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Manu Fernandez / AP

Netflix co-founder and CEO Reed Hastings spoke with CNBC's Squawk Alley this morning from this year's Code Conference, discussing today's big premiere of season 5 of House of Cards and what's next for the streaming service. Three interesting tidbits…

  1. Netflix's future focus: The company will remain focused on TV and movies, and it has no plans to jump into news or sports as Hastings doesn't want "content that you only want to consume once."
  2. How people watch: Hastings said that two-thirds of viewers watch on large screen televisions, but noted that there's still a lot of room to grow in an Asian market that is much more mobile-centric.
  3. China? "I think that's off the table for the next couple years."

Other things of note:

  • On Amazon: "They're so scary. Everything Amazon does is just so amazing…I don't know if they're the biggest threat, but they're awfully scary."
  • Net neutrality: "Even if [the Trump administration] undermines the Title II rules, my guess would be the net neutrality rules are still followed."
  • How shows get chosen: "Theres some analysis that goes on, but I would say it's fundamentally a creative bet."
  • Will he share House of Cards' ratings? "Absolutely not."
  • What he's watching on Netflix: Force Majeure
  • Netflix's next big show: GLOW, which will premiere this summer from Orange Is the New Black creator Jenji Kohan.

Update: Hastings also spoke later in the morning at the Code Conference, talking up the company's efforts to produce original shows for India especially, but also in Germany, Turkey, Brazil and elsewhere.

"The big focus is on international," Hastings said. In many cases, content created for one market still has appeal elsewhere in the globe.

China, he said, though proved to have too many regulatory hurdles. "We probably assessed it wrong," he said, saying the company's natural optimism it could launch there eventually got "beat down."

Some other highlights from his Code appearance:

On Amazon v. Netflix: "They are trying to be Walmart; we are trying to be Starbucks."

On the possibility of ads on Netflix: "We're really committed to an ad-free experience." (Applause from crowd.)

On net neutrality: The Trump Administration is going to roll back rules no matter what anybody says. Hastings said Netflix still believes in net neutrality, but it is no longer their top policy priority.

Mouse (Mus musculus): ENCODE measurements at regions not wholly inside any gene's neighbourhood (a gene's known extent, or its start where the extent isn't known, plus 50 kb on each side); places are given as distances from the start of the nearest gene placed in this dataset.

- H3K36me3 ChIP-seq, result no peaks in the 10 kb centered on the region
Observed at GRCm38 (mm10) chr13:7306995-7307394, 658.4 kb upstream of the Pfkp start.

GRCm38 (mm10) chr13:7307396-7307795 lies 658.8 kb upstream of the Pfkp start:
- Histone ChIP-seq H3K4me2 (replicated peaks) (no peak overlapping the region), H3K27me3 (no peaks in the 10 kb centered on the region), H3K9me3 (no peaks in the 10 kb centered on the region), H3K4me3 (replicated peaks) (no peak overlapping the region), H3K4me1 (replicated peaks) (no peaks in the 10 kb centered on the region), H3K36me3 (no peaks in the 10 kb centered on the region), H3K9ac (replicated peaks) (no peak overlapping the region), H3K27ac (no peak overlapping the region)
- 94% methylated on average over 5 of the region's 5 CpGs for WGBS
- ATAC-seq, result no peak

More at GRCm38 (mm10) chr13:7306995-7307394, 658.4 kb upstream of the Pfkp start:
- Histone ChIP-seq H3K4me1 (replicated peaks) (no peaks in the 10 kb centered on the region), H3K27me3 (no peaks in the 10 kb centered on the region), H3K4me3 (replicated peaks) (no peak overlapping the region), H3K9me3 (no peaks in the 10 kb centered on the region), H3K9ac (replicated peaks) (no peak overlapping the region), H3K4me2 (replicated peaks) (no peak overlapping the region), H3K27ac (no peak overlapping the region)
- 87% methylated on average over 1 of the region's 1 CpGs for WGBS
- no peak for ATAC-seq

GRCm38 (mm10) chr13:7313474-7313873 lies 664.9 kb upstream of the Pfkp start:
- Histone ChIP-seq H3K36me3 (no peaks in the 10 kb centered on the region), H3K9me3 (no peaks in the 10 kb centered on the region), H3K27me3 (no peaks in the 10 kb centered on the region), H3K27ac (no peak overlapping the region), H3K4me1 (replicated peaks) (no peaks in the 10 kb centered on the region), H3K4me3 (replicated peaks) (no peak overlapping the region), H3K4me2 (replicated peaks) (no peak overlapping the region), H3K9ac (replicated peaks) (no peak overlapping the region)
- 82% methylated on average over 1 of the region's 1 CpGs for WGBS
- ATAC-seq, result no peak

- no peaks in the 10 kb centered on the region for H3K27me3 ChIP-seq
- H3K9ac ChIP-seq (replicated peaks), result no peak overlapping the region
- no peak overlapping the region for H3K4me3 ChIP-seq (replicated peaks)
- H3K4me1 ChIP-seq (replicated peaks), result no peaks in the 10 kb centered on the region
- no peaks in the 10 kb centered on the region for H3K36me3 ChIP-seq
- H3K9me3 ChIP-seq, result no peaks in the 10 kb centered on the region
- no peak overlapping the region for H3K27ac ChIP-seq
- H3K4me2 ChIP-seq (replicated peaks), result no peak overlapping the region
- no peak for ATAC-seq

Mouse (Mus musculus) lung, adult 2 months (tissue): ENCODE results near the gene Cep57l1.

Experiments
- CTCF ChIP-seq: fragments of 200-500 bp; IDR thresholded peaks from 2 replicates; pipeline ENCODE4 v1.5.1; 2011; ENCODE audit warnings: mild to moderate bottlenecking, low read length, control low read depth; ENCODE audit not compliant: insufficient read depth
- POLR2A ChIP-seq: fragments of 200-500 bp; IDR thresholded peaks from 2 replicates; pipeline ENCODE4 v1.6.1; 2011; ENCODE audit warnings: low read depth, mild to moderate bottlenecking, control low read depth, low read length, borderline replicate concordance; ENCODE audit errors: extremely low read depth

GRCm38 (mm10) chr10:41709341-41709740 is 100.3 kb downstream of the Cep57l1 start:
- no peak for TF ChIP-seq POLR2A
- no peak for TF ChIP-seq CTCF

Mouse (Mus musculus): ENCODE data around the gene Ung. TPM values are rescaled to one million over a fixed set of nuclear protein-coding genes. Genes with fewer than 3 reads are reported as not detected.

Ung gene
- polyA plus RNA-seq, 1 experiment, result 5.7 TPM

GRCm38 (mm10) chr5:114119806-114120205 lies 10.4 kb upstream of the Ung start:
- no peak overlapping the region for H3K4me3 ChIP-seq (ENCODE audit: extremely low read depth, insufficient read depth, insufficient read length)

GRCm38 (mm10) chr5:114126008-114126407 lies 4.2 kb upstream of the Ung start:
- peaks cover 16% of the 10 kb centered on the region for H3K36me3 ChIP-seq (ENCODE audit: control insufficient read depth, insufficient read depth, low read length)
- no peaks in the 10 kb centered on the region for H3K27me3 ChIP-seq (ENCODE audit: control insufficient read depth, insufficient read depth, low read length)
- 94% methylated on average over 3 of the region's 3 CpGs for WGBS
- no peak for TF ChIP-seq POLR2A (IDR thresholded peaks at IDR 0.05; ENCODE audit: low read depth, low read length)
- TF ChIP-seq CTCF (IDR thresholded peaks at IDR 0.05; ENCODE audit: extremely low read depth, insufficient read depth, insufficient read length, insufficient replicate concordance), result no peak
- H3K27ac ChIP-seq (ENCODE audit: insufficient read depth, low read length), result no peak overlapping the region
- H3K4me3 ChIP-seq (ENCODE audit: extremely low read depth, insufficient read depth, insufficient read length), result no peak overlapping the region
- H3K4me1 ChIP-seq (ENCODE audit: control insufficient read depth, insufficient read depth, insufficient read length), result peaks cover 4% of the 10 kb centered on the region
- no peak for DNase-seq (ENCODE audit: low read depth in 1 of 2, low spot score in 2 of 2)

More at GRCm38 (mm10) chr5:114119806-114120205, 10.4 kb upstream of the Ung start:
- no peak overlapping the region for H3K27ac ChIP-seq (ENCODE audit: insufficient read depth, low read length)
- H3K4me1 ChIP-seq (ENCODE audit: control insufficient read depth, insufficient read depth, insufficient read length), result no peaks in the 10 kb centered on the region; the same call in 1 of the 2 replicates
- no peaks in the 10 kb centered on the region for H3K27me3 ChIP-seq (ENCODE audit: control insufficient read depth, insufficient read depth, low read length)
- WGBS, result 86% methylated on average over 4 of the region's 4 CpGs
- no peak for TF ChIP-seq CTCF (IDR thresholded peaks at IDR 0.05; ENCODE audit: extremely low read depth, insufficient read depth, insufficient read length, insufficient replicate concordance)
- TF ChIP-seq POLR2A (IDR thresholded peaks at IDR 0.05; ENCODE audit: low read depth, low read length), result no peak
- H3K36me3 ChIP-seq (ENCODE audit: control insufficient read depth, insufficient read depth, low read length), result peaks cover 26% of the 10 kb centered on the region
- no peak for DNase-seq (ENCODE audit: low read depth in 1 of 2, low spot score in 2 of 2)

Go deeper

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Joe Biden. Photo: Mark Makela/Gettu Images

President-elect Joe Biden and Vice President-elect Kamala Harris sat down with CNN on Thursday for their first joint interview since the election.

The big picture: In the hour-long segment, the twosome laid out plans for responding to the pandemic, jump-starting the economy and managing the transition of power, among other priorities.

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Illustration: Sarah Grillo/Axios

As the pandemic forces students out of school, broadband deployment programs aren't going to move fast enough to help families in immediate need of better internet access. But Democrats at the Federal Communications Commission say the incoming Biden administration could put a dent in that digital divide with one fast policy change.

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America's hidden depression

Biden introduces his pick for Treasury secretary, Janet Yellen, on Dec. 1. Photo: Alex Wong/Getty Images

President-elect Biden faces a fragile recovery that could easily fall apart, as the economy remains in worse shape than most people think.

Why it matters: There is a recovery happening. But it's helping some people immensely and others not at all. And it's that second part that poses a massive risk to the Biden-Harris administration's chance of success.